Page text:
Cricket World Cup: New Zealand wary of Scotland

New Zealand defeated Sri Lanka by 98 runs but are not taking Scotland for granted. Picture: Getty

New Zealand defeated Sri Lanka by 98 runs but are not taking Scotland for granted. Picture: Getty

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NEW Zealand coach Mike Hesson’s assurances that his team won’t take Scotland lightly when they meet in a Cricket World Cup Pool A match Tuesday is more than just the usual platitudes that emerge when a highly-favoured team meets a weaker one.

When New Zealand, in the guise of a New Zealand XI, met Scotland in a World Cup warm-up match in Christchurch four months ago it needed a wicket from the last ball of the match to win by a single run. That was a sobering-enough warning to Hesson and his players of the perils of taking any team lightly, and Scotland in particular.

“I think I’ve stated before, I think there will be number of upsets in this tournament and I think that if sides take any side lightly, they’ll get turned over,” Hesson said.

“We’ll certainly prepare and scout as best we can with Scotland,” he added. “We don’t have a heck of a lot of footage, but what we do we’ve got some good information. We’ll prepare as well as we do for any international.”

Hesson bridled at the suggestion New Zealand might use a rotational selection policy in “lesser games,” although he acknowledged there might be changes to the team that beat Sri Lanka by 98 runs in its opening match Saturday.

“We don’t define them as lesser games, to be fair,” Hesson said. “Scotland smashed Ireland and they’ve put a lot of sides under pressure so we’ll respect Scotland as much as we do every other opposition.”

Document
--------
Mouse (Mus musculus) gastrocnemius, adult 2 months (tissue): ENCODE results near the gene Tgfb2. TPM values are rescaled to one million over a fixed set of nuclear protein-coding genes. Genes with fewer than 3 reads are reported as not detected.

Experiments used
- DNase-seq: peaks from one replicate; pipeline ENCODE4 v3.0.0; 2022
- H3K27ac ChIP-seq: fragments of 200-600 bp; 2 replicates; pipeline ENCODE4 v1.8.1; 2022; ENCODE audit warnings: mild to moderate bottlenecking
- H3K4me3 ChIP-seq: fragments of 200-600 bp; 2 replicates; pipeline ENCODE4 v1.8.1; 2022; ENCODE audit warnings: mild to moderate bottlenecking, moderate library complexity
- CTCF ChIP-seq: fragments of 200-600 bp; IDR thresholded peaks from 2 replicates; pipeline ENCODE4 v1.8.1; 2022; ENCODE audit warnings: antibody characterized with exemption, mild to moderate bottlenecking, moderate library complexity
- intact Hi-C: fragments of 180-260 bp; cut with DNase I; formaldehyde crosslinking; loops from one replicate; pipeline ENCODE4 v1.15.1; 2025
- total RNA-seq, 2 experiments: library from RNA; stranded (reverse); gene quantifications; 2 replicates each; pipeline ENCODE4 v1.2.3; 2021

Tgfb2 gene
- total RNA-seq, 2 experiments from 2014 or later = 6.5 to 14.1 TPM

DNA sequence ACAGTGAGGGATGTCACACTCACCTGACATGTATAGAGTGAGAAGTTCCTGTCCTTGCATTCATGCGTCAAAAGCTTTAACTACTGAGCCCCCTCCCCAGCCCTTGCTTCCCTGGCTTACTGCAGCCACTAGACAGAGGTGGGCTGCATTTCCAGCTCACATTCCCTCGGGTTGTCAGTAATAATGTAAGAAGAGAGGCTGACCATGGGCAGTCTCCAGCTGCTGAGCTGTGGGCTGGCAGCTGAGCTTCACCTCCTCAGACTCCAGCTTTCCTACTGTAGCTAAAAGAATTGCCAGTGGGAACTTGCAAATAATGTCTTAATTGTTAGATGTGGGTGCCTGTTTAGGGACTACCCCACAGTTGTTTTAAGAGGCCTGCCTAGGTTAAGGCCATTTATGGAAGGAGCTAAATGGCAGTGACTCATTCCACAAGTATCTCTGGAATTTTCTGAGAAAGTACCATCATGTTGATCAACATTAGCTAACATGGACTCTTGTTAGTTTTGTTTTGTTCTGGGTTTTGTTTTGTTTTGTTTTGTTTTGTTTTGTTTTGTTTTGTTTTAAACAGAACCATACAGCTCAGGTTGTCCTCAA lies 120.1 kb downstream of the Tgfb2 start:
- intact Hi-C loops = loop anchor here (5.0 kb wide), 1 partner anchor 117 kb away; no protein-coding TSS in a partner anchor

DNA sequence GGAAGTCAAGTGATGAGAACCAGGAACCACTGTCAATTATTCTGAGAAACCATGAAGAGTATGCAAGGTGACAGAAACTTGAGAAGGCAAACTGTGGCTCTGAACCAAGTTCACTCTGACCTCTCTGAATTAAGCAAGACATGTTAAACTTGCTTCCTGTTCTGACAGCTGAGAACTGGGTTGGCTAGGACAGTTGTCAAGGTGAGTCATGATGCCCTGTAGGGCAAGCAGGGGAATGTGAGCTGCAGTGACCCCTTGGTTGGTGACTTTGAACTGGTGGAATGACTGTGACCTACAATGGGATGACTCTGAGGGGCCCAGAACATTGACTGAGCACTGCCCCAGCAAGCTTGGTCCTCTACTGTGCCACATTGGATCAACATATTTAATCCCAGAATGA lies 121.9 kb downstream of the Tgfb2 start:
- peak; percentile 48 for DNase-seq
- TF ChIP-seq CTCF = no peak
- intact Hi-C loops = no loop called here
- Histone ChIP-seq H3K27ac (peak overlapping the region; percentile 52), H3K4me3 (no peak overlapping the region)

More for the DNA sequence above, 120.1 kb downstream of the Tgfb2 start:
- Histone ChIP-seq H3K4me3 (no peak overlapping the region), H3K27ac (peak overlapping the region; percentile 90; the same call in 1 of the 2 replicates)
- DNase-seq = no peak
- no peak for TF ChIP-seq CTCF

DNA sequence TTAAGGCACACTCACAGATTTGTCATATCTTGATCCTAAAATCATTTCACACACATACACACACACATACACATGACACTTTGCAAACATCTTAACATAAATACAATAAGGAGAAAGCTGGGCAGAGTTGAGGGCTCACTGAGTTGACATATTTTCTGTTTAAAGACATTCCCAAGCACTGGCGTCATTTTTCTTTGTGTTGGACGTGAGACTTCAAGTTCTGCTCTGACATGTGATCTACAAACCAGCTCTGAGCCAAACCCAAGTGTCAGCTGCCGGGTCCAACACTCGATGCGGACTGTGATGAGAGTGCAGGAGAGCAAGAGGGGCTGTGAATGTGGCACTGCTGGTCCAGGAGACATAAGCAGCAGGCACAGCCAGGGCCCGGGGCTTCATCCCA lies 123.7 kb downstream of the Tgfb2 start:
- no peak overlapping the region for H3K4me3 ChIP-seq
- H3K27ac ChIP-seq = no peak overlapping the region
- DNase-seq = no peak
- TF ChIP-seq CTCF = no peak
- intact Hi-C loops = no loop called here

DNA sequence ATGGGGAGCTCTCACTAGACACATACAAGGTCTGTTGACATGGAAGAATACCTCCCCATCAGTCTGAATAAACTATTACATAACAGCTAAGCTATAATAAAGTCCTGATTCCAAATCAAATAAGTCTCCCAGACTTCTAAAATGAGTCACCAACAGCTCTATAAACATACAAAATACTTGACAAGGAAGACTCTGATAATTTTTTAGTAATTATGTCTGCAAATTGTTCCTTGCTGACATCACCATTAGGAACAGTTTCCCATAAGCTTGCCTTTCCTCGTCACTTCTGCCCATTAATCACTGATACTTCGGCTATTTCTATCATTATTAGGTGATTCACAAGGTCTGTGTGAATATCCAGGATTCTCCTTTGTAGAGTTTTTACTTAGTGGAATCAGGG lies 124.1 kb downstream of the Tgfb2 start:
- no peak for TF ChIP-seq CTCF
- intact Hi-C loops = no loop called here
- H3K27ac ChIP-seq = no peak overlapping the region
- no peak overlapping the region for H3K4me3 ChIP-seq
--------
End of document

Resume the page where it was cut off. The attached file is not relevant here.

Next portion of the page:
New Zealand captain Brendon McCullum was more blunt.

“We’re not good enough to take any team for granted,” he said. “We’ve got to make sure we’re on our game and make sure we treat it as if we’re playing one of the bigger teams because at this World Cup ... the associate teams have players who are capable of standing up and making things uncomfortable for you.”

New Zealand all-rounder Corey Anderson, who played in the closely-won warm-up match at Lincoln, Christchurch, said there was risk in thinking any game at this tournament would be easy.

“It’s a World Cup. You have to treat every game the same,” he said. “It’s obviously a cliche. But we probably got put in our place a little bit in Lincoln when they did give us a run. They showed us they have players who can play and bowlers who can bowl.

“We don’t want to be two or three down early on, otherwise we’ll be chasing our tails. We’ll treat them as a very good side and go about our way.”

Scotland captain Preston Mommsen said the experience of playing New Zealand late last year, and losing so narrowly, had reinforced his team’s confidence ahead of Tuesday’s match at the University Oval.

“It gave us great confidence of taking a full member country playing very good cricket close,” the South African-born Mommsen said. “We take great confidence from that but we know we’ve got to start again on Tuesday. We’ve got to earn the right to take the game deep.”

Scotland can’t disguise the deficit in experience between its relatively young team and New Zealand.

Coach Grant Bradburn, the former New Zealand all-rounder, pointed out that Daniel Vettori, with 287 one-day internationals, had played more ODIs than all of his squad combined.

Scotland, along with Ireland and other associate teams face the prospect of exclusion from the World Cup when it becomes a 10-team competition in England in 2019. The team has a chance in Tuesday’s match and throughout the tournament to make plan the folly of that decision.

“We were obviously very unhappy with that news,” Mommsen said “We’re trying to stay in this moment of 2015; obviously it’s a huge opportunity being here so we’re trying not to think too far ahead.

“It’s is called a World Cup for a reason, because it’s a global event. You may as well call (at 10-team World Cup) the Champions Trophy No 2.”

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